Posted On 13 Jan 2017
Marama Carmichael

The case against auto-play video:

The case against having videos auto-play on your sites is pretty simple: it’s inconsiderate.

First, there’s the jarring experience of suddenly having audio and moving images appear unexpectedly. You also have the possible embarrassment if you are in public with the volume up too loud, on a “quiet carriage” OR at work messing around on Social media.

There are other technical things too, like bandwidth caps, battery life and mobile data limits.

The content itself can be an issue as well (especially if as the site owner you don’t have full control over the content). One extreme example is when graphic news footage is automatically shown (NB link does NOT have anything graphic in it).

That doesn’t mean that there isn’t a market for it though, and it’s a pretty big one. All sorts of major companies are now pushing auto-playing videos on their visitors as part of their basic web design; especially in America. For example:

You’ll get a forced highlight package video if you want to read a sports recap on ESPN, ABC (along with countless local news sites) forces you to watch their broadcast clips when you click on what looks like a traditional text story link. Social media services like Facebook and Twitter set auto-play to “on” by default.

Australian news sites tend to be less intrusive with both traditional news sites like the Sydney Morning herald and digital only sites like  making it really clear before you click on a link that there is a video waiting on the other side.

The case for auto-play video:

The case for auto-playing video is equally simple: it drives up views and makes money on the aggregate.
Companies do a risk-reward analysis of customer irritation vs. how much extra revenue or engagement they’ll see, and decide it’s worth annoying some percentage of their user base to make more off the rest.

A consumer study conducted by Ask Your Target Market in 2014 found that though 53% of respondents disliked auto-playing videos and only 15% felt positive toward them, only 17% actually bother to change their settings to stop the auto-play. As with television advertising, it seems users will tend to at least sit through it even if they don’t like it and not abandon the site entirely.

My own totally non-scientific research says that silent video is “ok” for the most part and the REAL issue is the sound associated with the video.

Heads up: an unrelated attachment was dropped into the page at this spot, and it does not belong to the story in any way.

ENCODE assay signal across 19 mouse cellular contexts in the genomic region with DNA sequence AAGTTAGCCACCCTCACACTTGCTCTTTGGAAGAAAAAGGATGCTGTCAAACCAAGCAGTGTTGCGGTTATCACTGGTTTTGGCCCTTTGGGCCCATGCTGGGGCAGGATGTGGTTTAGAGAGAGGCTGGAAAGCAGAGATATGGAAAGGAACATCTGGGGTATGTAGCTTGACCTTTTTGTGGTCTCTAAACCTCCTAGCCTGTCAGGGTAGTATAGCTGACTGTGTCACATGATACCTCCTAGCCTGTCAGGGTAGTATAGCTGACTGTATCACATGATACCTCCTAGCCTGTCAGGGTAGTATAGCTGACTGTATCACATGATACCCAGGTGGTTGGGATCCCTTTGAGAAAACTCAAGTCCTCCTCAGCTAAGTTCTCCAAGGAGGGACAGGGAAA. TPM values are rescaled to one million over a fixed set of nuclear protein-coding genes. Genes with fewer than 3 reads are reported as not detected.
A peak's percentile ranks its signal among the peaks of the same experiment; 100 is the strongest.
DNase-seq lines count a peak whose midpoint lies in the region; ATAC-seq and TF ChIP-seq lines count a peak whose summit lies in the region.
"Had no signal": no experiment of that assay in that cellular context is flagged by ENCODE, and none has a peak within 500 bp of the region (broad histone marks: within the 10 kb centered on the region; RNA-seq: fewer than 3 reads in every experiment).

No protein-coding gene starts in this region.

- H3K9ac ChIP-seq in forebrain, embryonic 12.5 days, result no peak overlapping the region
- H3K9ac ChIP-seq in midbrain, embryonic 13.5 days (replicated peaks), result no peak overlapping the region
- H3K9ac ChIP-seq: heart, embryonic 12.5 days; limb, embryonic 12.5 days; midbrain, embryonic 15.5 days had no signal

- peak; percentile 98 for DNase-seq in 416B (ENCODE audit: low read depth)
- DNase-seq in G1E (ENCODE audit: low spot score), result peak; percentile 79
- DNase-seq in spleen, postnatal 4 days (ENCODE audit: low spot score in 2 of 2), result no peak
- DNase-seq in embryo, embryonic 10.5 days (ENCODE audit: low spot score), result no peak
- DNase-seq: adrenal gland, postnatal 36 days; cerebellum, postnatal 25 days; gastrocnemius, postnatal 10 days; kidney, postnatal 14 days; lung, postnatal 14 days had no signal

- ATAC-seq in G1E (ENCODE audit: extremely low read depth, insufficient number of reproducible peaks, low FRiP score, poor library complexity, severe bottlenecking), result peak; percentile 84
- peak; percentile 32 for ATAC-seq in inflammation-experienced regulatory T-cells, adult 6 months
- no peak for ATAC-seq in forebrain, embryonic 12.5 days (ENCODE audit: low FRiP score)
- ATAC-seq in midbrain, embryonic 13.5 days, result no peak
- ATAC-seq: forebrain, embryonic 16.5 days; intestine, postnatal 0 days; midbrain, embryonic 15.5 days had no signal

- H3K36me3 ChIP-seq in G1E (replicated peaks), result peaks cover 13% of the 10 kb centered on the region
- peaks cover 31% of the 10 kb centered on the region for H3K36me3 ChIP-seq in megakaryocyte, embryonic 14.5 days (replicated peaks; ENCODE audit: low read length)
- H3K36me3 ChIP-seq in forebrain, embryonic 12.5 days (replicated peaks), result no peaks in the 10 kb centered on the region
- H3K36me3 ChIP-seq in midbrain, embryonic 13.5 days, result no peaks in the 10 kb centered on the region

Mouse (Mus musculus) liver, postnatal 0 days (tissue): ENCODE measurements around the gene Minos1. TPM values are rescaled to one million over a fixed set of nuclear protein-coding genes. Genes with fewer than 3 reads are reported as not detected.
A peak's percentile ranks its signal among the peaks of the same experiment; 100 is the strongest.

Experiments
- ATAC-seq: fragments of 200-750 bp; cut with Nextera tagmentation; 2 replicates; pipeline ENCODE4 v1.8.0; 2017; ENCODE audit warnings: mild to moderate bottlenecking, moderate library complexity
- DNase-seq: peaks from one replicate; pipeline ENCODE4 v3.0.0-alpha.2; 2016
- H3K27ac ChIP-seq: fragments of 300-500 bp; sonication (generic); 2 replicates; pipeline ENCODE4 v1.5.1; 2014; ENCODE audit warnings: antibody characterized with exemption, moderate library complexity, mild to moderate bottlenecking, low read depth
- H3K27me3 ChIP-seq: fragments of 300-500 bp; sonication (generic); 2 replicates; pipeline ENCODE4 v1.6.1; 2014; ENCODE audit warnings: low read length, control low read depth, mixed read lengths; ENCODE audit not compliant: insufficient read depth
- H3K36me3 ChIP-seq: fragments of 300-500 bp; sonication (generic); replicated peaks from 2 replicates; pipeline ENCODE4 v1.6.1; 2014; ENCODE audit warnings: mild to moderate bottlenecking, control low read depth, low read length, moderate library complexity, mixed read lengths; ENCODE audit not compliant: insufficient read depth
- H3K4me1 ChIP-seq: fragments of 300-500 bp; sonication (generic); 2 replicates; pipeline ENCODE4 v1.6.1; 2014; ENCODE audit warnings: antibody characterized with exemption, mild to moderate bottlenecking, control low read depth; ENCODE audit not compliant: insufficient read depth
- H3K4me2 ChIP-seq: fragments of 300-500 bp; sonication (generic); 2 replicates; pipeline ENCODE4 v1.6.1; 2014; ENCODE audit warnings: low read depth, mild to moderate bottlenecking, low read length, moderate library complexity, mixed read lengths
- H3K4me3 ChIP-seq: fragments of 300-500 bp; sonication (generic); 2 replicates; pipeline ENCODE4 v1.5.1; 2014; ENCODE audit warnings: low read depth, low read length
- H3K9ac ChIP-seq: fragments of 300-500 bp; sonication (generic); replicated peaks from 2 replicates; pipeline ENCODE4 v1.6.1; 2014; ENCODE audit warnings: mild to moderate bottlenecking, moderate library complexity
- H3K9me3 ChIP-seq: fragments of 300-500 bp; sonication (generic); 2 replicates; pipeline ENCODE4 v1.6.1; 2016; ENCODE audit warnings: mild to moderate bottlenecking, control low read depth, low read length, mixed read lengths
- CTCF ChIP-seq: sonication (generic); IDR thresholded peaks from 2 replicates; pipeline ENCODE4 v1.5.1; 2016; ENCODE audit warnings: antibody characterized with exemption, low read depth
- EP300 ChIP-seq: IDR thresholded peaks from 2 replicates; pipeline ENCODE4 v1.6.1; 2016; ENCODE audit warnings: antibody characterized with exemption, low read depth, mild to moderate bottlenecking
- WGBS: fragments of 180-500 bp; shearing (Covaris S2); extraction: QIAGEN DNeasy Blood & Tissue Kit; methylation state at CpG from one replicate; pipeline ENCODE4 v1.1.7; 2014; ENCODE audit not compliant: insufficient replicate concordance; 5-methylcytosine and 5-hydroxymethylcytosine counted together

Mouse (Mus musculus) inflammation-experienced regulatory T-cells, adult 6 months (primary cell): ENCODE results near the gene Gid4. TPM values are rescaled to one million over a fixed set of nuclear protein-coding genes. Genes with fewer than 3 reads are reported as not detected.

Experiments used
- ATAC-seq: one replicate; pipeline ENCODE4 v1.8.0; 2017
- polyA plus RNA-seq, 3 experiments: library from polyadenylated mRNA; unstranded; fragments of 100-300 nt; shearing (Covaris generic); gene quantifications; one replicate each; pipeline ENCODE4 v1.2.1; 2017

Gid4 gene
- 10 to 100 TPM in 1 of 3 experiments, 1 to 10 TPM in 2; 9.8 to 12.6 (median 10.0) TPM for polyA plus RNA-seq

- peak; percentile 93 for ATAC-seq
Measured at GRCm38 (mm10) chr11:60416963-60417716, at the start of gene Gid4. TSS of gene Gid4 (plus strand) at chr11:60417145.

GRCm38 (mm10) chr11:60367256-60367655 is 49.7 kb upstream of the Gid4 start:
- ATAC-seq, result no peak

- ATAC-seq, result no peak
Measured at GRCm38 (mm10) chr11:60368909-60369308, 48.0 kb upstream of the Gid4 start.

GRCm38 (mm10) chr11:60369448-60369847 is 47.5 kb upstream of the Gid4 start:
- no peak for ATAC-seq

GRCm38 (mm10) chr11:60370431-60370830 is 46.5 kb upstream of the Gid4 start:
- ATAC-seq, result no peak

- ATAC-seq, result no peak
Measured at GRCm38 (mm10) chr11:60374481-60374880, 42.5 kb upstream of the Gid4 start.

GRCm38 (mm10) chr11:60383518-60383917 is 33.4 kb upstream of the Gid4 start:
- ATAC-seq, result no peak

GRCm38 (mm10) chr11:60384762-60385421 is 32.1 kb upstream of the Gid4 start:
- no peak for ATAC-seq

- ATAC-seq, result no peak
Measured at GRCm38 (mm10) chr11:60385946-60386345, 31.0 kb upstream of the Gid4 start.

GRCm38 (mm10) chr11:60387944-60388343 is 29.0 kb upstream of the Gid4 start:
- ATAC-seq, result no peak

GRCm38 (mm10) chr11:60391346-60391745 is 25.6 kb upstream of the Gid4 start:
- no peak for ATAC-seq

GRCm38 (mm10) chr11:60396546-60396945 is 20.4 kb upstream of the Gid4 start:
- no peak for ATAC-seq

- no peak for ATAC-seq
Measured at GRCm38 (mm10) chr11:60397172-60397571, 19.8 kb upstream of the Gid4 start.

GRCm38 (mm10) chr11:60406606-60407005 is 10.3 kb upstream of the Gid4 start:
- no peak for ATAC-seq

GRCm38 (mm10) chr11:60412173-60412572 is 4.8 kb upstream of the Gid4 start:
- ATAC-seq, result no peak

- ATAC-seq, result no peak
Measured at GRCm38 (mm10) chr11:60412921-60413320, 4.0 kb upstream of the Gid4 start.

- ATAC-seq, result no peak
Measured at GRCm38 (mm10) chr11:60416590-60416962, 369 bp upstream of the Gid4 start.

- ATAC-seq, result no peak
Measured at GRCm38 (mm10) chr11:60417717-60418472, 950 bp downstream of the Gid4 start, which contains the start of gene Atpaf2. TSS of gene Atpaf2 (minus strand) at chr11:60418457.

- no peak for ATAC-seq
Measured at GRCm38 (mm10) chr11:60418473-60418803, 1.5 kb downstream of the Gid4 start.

When Is Auto-Playing Video Most Appropriate?

Auto-playing video is always a gamble, especially when it comes to advertising. It’s usually more well-received under the following conditions:

  • When users are browsing more indiscriminately for new things or novelties.  (i.e. idly browsing Facebook or Twitter feed for general updates). If they are doing a targeted search for a specific piece of content – they want to find what they are looking for.
  • When users have some expectation that it’s part of the site in advance (like a news site)

Additionally, it is crucial for such videos to not automatically play with audio. Users will generally not disengage from a site just because of an unexpected video. However, an internal Facebook study found that a full 80% of users became hostile to both the advertiser and the platform when videos automatically played sound as well. Not surprising, especially when you think about all the people on Facebook at the office…

Best Practices For Auto-Playing Videos

  • Don’t chain videos together if they are not initiated by the user. People have largely been moving to internet-based program viewing from television specifically because they don’t like long strings of ads they don’t have control over.
  • Ensure that the video is prominent and easily visible in the immediate screen, and is relevant to the page content. Irrelevant videos that are initially hidden out of sight very quickly create resentment in users and a negative impression of both the page and the advertised brand.
  • Employ adaptive design to recognise when users are on a mobile device and not auto-play the video then. This is being considerate of their bandwidth and battery concerns. Simply screening for laptops and desktops isn’t foolproof though. Don’t forget people often use mobile WiFi hotspots or phone tethers to get online.
  • If an article has accompanying auto-playing video, make that clear to the user before they click on the link. For example with a small video icon next to it or as the SMH have a screen shot of the video and a BIG play button.
  • Provide easily visible “play” and “pause” buttons. Also enable users to stop the video / ad by pressing the ESC key.
  • If you are using video in your marketing on sites that you know auto-play (like Facebook and Twitter), make sure that it makes sense with and without sound. Some people will watch entire videos without the sound (remember those people who should be working?) . So you want yours to make sense both ways.
Sydney Morning Herald website with clear video play

SMH homepage – see the Avalanche video on the right? Clicking that goes to a page that auto-plays, but you know what to expect.

So what’s the answer; to Auto-play or not Auto-play?

Personally I usually recommend to err on the side of user experience. So unless you run a news or video site or have some other REALLY good reason to auto-play video I say leave the choice in your visitors control.

Do you have more questions about using video on your site, or how to grow your business by bringing in more search traffic? eSense Web Design builds professional, SEO-optimised sites as well as advising on inbound marketing and branding efforts. Contact us with any questions or to learn more about our services.

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